Skip to content

Fungi, mosses & lichens


At cooler times of the year, following rain (but not too much), the usually hidden world of fungi in the Wolli Creek Valley and Regional Park can be glimpsed. It is a beautiful, fascinating, and changing world, and once introduced to it, many people, whether photographers, artists, or naturalists, become ‘hooked’.

Whether growing in soil, on wood, on other fungi, and even inside insects, fungi play an essential role in the ecology of Australian bushland, and in fact more generally in our life on earth. Fungi play a vital productive, recycling/composting role, by breaking down plant material such as dead plants, fallen logs, branches and leaves, progressively releasing nutrients in the process.

fungus While fungi are not plants, they form essential partnerships with a wide range of Australian plants via what is called a mycorrhizal relationship. This benefits both the plant and the fungi. The fungi are able to get food from the plant, and the plant is able to maximise its uptake of water and nutrients via the fungi. Nearly all orchid species too rely on fungi. Many orchids are pollinated by fungal gnats, which are insects that live in and feed on fungi. Most orchid seeds too are very small, and so unable to grow by themselves. They need a fungal partner to provide them with the extra nutrients required for germination and growth. Fungi are also an important food source for many native mammal, invertebrate and even reptile species.

There are thousands of Australian species of fungi, with only a small fraction of these adequately documented. Those who professionally study fungi in Australia – mycologists – are few and far between. There are enthusiastic ‘citizen mycologists’ who are adding to the knowledge we have of fungi species and their distribution, but there is a lot still to be known about Australian fungi, including fungi that may be found in the Wolli Creek Valley’s bushland.

Fungi Foray
WCPS has been fortunate over the years to have had the benefit of the expertise of the Sydney Fungal Studies Group (SFSG) in locating and identifying some of the many species of fungi that have been found in the bushland areas of the valley, at different times. Unlike native plant species that you may reliably see in a certain area, flowering or fruiting at certain times of the year, the fungi we can more easily see – referred to as macrofungi, and which it is also important to note is the fruiting body – may not appear in the same location from year to year, or even at all for many years. The fruiting body releases spores, which is the means of reproduction for fungi.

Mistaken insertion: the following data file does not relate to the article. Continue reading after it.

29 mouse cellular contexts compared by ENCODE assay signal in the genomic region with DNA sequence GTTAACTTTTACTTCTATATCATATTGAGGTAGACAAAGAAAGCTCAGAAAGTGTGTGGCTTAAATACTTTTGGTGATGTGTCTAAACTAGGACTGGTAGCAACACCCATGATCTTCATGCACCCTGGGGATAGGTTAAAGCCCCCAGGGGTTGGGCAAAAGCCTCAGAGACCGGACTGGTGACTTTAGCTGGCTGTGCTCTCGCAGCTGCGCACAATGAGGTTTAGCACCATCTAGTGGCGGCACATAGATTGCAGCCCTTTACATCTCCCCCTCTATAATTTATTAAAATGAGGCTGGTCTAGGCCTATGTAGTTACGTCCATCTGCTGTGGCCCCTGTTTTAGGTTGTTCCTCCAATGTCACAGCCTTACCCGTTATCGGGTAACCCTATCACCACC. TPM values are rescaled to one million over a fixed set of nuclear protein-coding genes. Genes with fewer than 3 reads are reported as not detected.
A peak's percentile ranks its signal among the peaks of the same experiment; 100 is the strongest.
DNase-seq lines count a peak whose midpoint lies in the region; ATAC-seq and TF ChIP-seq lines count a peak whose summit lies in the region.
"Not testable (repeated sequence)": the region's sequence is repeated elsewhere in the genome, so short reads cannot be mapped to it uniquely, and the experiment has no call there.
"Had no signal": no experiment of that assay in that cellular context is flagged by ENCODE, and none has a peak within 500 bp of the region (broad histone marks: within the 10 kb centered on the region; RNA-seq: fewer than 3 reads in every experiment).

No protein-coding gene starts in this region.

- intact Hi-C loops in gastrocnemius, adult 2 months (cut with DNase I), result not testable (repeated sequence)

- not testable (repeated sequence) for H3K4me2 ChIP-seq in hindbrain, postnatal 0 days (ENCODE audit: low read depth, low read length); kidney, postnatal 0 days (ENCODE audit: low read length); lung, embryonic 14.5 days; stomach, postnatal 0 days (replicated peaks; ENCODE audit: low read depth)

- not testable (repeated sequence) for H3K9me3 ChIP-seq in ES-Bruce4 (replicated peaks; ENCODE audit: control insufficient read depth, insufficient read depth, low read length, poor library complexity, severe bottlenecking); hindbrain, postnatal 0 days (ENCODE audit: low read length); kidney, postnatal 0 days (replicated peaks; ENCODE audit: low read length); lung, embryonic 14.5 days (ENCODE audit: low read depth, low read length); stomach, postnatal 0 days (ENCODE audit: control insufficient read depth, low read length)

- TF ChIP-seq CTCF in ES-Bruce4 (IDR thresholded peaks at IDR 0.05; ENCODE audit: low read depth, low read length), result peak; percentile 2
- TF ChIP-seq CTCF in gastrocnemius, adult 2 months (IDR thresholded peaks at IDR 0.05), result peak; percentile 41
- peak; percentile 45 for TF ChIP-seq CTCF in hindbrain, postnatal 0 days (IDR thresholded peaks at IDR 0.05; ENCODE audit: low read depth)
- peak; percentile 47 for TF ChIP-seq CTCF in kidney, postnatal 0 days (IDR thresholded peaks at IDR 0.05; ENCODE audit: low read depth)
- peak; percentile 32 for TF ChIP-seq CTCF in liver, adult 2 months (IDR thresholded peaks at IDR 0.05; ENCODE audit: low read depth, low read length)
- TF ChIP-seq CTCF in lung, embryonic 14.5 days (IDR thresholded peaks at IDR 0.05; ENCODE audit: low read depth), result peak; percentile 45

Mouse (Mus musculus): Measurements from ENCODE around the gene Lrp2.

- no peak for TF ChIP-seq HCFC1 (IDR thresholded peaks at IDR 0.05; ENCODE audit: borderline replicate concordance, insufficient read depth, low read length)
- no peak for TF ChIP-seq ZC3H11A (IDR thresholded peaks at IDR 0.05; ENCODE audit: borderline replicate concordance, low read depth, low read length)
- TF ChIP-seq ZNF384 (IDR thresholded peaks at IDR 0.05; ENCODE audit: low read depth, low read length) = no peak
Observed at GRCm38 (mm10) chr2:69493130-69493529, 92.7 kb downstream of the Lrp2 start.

Ghost fungus
Some rare species may just make a single appearance for a few, or several days, and then not be seen again for more than a decade or more. In locating and documenting species of fungi, it is often a case of being in the right place, just at the right time, with the right observer. This being the case, anything approaching a comprehensive list of fungi occurring in an area can only really be built up over a long period of time, for decades, and longer, with repeated visits. The fruiting body that we can see and which allows us to identify the species, can take a wide range of forms. These forms include mushrooms, brackets, jellies, cups, discs, molds, stinkhorns, puff balls and coral like structures.
The SFSG has been visiting the Wolli Creek Valley’s bushland to conduct twice-yearly field ‘fungal forays’ since 2013. While not a full list of the valley’s fungi, the information so far collected by members of the SFSG is a significant contribution to this aspect of the Valley’s biodiversity.

To get a sense of the range of fungi that have been found in the valley, see this list of species located during ‘fungal forays’ (PDF 73KB). Photos here also show some of the fungi found. Many of the fungi are quite small in size. This may not be apparent, as the photographs are up-close, macro shots, necessary for aiding identification. Checking some of the field guides that have been published to aid identification of fungi, as well as some of the references listed below can give you an idea of what size range may be involved.

The SFSG welcomes WCPS members to their field visits. By joining WCPS or the SFSG you can find out about and join in planned surveys. It should be noted that these forays are for study and documentation – and to appreciate the sheer beauty, and range of colours, shapes, textures and forms of fungi. They are not forages for edible fungi. Many Australian species (and those from other parts of the world) are toxic.